Roger Thayer Stone Center For Latin American Studies

Tulane University

Kadhiresan Murugappan, '09

4th Year Medical Student, Chicago, IL

Like many of our students, Kadhir‘€™s academic preparation for a career in medicine entailed breadth and depth beyond the sciences. In 2009 he graduated with a triple major in Spanish, History, and Latin American Studies. While at Tulane, Kadhir spent a semester in Buenos Aires enrolled at the Pontificia Universidad Católica Argentina, and Universidad de Buenos Aires and during the summer of 2007, worked with underprivileged youth from Niterói, Brazil in a project for BemTV, a local non-profit community media group. Later that year, he worked with the Mothers of the Plaza de Mayo in Buenos Aires, Argentina, assisting specifically in the compilation of an electronic database of the group‘€™s historic documents in order to preserve them for posterity.

Here Kadhiresan reflects on the way his LAST major impacted his medical career…

Why did you choose to major in Latin American Studies?

I originally entered college knowing I would ultimately pursue an M.D., but I wanted to use my four years to study something other than science (aside from the required coursework).  My interest in Latin America stemmed from experiences I had in high school.  I lived in a dormitory with international students from around the world, including many from Mexico. With their help, I excelled in my Spanish classes and knew that continuing my study would allow me to reach a far greater population as a physician. 

How has your background in LAST helped you since graduation?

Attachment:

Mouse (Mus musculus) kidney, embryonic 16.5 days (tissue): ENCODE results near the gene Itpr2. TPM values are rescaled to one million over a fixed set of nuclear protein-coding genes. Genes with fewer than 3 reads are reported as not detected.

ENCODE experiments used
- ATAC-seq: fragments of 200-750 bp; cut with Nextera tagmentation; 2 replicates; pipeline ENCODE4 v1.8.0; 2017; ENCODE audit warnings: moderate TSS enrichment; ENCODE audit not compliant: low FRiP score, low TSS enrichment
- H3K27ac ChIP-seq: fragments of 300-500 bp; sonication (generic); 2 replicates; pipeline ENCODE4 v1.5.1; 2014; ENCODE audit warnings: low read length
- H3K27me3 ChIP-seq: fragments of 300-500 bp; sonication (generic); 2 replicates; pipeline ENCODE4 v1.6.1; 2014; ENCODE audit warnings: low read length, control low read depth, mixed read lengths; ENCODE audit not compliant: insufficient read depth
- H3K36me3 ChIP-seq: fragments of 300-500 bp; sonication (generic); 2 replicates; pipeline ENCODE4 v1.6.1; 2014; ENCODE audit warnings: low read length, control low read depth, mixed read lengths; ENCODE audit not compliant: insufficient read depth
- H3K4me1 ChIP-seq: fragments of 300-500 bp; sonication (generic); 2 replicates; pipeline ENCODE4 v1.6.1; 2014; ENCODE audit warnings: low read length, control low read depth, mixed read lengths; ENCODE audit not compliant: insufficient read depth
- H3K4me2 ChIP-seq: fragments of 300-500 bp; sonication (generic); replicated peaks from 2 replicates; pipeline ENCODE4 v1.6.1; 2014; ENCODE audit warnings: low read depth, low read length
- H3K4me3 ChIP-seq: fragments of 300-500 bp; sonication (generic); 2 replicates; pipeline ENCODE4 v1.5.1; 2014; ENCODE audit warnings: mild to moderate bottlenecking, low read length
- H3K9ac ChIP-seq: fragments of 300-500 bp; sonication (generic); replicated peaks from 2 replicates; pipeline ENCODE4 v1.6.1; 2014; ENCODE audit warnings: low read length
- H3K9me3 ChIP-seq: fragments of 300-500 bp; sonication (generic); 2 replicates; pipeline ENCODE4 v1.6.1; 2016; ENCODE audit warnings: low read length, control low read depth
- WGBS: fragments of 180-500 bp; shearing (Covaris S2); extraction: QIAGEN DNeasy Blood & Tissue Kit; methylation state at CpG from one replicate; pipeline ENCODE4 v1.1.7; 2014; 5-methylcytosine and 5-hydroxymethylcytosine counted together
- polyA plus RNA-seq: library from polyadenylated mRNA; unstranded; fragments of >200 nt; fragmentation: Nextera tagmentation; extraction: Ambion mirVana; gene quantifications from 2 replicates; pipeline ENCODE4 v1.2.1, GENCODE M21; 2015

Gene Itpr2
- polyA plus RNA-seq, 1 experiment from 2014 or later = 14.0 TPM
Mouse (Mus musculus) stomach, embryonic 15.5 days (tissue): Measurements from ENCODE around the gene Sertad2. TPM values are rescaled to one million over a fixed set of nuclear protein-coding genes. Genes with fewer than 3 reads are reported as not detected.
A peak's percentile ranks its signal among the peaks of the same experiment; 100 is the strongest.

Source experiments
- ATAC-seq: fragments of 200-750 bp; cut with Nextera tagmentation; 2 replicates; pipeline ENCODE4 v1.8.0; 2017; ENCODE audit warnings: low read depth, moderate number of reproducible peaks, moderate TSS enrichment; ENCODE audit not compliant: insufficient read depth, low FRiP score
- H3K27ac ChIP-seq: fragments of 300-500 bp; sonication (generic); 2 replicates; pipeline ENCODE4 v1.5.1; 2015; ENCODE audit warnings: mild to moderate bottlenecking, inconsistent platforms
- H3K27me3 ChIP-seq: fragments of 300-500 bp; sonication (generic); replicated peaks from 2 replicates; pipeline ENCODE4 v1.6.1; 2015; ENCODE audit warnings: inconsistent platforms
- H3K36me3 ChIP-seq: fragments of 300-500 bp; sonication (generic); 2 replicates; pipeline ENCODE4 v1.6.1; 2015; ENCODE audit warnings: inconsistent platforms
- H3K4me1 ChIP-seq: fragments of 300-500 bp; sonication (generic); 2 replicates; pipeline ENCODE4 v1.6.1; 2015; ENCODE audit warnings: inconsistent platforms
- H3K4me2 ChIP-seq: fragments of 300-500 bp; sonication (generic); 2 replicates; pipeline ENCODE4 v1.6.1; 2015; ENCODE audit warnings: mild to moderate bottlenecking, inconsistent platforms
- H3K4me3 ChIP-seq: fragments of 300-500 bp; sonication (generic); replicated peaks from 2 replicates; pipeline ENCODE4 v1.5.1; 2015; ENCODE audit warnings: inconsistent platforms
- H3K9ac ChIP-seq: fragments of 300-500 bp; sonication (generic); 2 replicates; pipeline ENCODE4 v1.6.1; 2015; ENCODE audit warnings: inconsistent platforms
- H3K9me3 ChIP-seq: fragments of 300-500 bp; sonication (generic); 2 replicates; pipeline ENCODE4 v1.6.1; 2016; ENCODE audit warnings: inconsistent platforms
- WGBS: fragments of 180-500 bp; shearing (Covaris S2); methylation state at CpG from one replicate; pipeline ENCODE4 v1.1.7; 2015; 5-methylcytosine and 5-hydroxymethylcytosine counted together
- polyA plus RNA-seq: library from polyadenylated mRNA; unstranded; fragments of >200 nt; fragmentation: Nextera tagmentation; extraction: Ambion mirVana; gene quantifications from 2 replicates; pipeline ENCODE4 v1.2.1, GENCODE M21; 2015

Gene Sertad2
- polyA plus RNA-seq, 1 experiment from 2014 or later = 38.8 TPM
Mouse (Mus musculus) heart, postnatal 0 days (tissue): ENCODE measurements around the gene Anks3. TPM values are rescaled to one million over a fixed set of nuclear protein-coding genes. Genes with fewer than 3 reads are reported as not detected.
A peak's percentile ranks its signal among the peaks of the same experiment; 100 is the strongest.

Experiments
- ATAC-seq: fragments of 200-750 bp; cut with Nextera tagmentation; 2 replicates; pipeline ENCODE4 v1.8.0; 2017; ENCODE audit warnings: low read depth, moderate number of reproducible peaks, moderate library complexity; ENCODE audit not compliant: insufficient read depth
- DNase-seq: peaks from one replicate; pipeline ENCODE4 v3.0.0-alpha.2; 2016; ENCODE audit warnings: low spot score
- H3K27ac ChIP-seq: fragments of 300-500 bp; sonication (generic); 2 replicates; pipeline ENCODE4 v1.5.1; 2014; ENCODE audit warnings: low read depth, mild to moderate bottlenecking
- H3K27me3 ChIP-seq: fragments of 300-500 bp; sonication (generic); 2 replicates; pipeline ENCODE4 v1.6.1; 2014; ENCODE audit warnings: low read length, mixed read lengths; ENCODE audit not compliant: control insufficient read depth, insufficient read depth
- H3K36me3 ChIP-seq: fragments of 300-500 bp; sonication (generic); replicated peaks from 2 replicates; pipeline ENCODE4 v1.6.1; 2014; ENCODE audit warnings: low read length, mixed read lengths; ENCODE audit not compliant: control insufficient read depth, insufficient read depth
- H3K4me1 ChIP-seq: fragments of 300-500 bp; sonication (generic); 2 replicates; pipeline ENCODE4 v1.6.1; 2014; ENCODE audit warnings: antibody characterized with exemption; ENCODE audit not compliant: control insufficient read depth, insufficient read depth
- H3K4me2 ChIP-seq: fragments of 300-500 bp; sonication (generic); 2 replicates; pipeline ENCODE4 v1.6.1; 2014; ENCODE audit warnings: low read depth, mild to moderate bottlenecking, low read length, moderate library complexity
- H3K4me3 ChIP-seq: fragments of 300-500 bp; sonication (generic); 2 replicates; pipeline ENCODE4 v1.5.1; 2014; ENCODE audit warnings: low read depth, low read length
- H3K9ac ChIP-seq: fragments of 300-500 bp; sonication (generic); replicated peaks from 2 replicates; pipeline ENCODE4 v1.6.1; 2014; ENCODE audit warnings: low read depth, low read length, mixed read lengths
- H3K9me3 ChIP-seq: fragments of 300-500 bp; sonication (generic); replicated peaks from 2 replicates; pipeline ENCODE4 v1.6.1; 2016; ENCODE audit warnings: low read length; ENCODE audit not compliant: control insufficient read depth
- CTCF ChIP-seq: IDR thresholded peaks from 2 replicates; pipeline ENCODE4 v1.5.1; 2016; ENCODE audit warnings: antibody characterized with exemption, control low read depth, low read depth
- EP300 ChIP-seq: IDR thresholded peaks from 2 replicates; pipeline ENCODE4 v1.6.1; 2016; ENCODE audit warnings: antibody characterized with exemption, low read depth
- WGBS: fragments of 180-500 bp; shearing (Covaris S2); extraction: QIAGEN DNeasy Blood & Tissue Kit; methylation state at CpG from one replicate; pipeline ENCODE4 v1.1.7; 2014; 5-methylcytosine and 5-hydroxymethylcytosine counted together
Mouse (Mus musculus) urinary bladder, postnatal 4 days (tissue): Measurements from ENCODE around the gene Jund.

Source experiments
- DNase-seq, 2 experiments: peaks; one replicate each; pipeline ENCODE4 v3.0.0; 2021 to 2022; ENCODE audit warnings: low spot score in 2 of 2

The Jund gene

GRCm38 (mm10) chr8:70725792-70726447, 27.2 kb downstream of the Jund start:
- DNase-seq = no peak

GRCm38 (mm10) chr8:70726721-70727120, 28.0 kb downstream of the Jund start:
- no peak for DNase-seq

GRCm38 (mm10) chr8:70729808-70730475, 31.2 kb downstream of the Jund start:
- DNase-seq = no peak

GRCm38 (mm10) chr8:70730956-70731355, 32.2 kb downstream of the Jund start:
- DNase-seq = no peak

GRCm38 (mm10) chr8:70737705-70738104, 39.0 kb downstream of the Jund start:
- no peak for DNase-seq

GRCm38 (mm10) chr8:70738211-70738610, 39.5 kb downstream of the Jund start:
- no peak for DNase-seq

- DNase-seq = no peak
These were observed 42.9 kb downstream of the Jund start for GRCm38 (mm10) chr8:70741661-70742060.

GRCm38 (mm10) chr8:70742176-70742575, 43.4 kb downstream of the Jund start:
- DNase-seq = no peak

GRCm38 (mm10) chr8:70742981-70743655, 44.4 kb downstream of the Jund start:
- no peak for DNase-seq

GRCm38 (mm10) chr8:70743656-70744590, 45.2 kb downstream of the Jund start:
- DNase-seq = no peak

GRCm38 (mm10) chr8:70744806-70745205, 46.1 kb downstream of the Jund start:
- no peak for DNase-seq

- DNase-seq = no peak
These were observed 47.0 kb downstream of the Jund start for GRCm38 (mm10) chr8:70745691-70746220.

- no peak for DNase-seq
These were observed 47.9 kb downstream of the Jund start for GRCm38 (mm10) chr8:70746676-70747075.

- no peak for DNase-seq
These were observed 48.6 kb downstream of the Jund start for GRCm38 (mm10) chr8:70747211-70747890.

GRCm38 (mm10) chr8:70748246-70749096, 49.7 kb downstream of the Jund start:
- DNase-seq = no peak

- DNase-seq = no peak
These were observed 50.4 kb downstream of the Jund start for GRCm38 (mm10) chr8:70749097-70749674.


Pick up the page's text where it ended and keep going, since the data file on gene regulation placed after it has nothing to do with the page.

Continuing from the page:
I did not know how valuable my time at Tulane and abroad in Brazil and Argentina would become. In the hospital, I am often the only person on my team who speaks Spanish‘€“making my communication skills an integral part of daily rounds and allowing me to follow unique cases I would otherwise miss out on. Additionally, the cultural perspective I gained through LAST allows me to build rapport with patients from diverse backgrounds.  

Any words of wisdom for LAST undergraduates?

To undergraduates from LAST, I would recommend shooting for the stars. LAST encourages students to analyze problems from a broad-scoped, multidisciplinary background. This approach is useful not only in traditionally affiliated professions, but also in careers in business, medicine, or any field. There truly is no limitation for what you can do with your degree, but the skills and experiences you gain from LAST will definitely set you apart from other applicants for jobs and graduate programs.

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Central America: People and the Environment Asynchronous Institute

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Register now for the ASYNCHRONOUS COURSE which opens up in July
Please note, the synchronous blended institute taking place June 14 – 25 is no longer accepting registrants.

This summer educator institute is the third institute in a series being offered by Tulane University, The University of Georgia and Vanderbilt University. This series of institutes is designed to enhance the presence of Central America in the K-12 classroom. Each year, participants engage with presenters, resources and other K-12 colleagues to explore diverse topics in Central America with a focus on people and the environment. It is not required to have participated in past institutes to join us.

The Stone Center for Latin American Studies at Tulane University is excited to host and coordinate this year’s institute. Tulane University and New Orleans are both unique and important places to explore the deep connections to Central America with a focus on people and environment. With presentations by leading historians and sociologists on Central America, environment and race we are excited to share the work and resources from presenters as well as the unique resources at Tulane.

YOU MAY REGISTER FOR THE ASYNCHRONOUS COURSE WHICH OPENS UP IN JULY

NOW REGISTERING FOR THE ASYNCHRONOUS INSTITUTE For more information, please email dwolteri@tulane.edu or call 504.865.5164. Space is limited.